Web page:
On-demand “apocalypse”?

No Pots & Pans isn’t yet available on-demand, but that’s where we’re going. Not yet being in the on demand business, I recognize that I’m not the best person to comment on the alleged on-demand “apocalypse”, but the idea seems ludicrous to me and I’m heartened to see that I’m not alone.


Mark Twain tales of my death



So, SpoonRocket shut down. Bad for them, but a harbinger of a broader collapse in the rapidly growing on-demand economy? I think not.

SpoonRocket sold and delivered hot meals for under $10 (previously under $8) and in under 10 minutes. They built their business by targeting college markets. I expect those factors combined to drive an average order value of ~$15. That’s a tough business when the cost of delivery is a least $3 and probably closer to $5.

Mentioned in the story of their failure was the fact that they had achieved positive contribution margin. If that bears mentioning and you’re in the food business, you’re not charging enough. SpoonRocket’s failure isn’t a commentary on the on-demand economy. It’s more proof that lower tech consumer businesses like ours must try to make money, and FAST.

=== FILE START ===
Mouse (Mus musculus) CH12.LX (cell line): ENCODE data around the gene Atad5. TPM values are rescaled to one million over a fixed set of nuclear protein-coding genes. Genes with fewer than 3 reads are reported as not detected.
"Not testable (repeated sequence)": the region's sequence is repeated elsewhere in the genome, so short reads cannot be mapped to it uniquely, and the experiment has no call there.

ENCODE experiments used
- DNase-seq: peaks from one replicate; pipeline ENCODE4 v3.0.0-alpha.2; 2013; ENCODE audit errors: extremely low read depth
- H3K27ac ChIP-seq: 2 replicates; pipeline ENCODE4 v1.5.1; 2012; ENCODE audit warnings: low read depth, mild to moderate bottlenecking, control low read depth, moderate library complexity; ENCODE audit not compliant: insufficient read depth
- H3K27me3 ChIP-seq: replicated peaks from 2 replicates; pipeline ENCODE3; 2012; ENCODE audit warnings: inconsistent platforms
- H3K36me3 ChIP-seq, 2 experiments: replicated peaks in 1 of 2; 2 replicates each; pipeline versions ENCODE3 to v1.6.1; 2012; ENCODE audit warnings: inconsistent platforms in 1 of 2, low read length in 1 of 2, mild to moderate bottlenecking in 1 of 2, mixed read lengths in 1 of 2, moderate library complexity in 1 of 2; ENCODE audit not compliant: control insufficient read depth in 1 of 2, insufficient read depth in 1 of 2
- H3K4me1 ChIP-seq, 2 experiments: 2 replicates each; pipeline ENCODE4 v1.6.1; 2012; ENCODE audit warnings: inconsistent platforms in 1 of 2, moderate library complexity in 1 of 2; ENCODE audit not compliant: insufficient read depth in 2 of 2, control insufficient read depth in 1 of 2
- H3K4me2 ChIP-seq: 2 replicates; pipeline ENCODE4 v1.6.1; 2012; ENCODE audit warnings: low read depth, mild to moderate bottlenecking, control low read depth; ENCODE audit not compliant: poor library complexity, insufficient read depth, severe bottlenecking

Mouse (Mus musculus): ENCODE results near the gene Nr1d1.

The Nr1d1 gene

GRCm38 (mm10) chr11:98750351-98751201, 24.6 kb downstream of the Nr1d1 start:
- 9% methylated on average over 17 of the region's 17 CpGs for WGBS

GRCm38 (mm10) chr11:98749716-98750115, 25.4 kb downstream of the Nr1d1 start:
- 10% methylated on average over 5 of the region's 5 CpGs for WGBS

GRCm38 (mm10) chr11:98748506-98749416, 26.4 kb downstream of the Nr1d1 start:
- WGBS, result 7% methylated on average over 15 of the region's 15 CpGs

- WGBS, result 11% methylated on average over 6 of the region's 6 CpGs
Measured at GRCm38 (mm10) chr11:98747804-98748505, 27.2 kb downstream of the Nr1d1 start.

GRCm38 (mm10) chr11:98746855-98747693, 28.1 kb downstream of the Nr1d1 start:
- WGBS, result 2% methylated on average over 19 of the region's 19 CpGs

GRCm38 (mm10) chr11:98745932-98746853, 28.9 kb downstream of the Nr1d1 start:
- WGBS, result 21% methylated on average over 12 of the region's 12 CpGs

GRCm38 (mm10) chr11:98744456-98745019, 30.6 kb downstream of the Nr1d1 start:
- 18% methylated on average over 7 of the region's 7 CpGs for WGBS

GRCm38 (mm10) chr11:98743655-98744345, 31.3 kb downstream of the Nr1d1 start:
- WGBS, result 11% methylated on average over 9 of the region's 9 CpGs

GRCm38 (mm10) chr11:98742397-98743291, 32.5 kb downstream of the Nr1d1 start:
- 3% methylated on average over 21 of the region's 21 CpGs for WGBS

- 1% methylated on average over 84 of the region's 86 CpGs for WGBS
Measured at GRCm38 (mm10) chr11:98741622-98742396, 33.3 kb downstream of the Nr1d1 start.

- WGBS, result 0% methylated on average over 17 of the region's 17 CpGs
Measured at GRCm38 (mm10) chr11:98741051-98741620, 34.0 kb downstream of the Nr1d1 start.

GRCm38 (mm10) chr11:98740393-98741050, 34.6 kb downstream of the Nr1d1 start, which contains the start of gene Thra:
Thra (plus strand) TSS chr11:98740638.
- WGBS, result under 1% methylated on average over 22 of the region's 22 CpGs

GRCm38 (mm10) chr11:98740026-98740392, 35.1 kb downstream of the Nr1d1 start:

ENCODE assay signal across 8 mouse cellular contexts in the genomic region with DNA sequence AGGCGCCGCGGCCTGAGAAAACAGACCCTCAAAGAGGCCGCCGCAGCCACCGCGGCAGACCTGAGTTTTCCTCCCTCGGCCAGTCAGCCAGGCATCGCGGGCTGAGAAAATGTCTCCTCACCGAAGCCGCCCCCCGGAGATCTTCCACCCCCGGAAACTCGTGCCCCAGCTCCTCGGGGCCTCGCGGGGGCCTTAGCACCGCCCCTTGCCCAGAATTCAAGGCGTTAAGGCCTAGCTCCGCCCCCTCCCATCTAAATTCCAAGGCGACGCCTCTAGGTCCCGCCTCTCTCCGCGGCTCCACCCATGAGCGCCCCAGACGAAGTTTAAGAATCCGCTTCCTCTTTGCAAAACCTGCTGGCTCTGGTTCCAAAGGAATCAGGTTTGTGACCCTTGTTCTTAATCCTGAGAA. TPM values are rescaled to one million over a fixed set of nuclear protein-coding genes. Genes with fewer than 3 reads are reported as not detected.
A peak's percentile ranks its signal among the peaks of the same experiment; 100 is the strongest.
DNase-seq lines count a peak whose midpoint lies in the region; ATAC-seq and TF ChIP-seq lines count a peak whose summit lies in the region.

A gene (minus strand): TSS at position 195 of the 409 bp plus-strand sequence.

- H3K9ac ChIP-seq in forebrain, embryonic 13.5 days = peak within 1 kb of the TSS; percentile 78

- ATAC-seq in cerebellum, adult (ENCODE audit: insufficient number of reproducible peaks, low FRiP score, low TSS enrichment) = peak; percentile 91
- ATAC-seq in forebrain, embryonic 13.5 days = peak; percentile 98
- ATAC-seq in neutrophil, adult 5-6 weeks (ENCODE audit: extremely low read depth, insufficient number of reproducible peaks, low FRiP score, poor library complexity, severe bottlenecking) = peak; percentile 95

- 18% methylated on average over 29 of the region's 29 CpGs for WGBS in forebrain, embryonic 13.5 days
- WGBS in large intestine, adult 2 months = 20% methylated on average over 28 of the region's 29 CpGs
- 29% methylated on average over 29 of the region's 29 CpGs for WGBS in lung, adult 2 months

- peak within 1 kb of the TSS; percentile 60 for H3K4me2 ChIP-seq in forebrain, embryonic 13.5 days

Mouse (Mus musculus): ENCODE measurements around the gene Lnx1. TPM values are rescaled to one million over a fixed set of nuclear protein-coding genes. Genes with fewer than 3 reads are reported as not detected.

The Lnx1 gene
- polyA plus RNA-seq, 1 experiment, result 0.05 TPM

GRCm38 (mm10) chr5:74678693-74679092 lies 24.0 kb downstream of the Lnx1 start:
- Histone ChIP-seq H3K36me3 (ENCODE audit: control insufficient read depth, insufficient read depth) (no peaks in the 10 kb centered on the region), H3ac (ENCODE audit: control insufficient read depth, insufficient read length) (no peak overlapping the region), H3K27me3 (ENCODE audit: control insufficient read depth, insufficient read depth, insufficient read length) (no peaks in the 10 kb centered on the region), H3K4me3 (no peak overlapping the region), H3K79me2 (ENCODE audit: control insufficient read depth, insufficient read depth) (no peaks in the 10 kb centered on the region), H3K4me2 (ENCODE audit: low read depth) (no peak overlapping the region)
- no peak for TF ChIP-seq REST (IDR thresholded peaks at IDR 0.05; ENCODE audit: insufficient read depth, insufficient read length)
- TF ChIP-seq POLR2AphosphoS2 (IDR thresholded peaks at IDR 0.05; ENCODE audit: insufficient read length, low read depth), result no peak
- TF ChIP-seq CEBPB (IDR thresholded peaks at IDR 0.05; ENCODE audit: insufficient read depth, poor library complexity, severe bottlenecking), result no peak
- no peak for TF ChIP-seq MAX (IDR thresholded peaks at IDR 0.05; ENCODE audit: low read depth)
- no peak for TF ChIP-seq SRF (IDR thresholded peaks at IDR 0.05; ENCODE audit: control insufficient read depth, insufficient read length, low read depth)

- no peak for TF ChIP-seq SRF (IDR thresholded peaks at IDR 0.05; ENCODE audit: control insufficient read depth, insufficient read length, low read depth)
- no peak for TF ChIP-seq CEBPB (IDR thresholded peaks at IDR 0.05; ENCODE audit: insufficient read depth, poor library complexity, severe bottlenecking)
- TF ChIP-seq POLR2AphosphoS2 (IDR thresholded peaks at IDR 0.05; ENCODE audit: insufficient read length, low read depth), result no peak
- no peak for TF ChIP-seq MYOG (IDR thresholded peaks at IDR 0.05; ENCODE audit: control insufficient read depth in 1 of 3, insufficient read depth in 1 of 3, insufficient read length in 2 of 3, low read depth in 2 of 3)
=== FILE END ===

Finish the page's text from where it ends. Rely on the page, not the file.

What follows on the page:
There will be more failures in the on-demand space — the race to the bottom in delivery, Uber for pets, etc. — enormous opportunity remains in bringing differentiated, high quality services to customers. In the food business, Munchery, Sprig, and the meals-by-mail businesses continue to thrive.

Prove to me that customers don’t want more choices, better services, all available when and where they want them and I’ll believe the apocalypse is underway. Until then, don’t believe the hype.

0 replies

Leave a Reply

Want to join the discussion?
Feel free to contribute!

Leave a Reply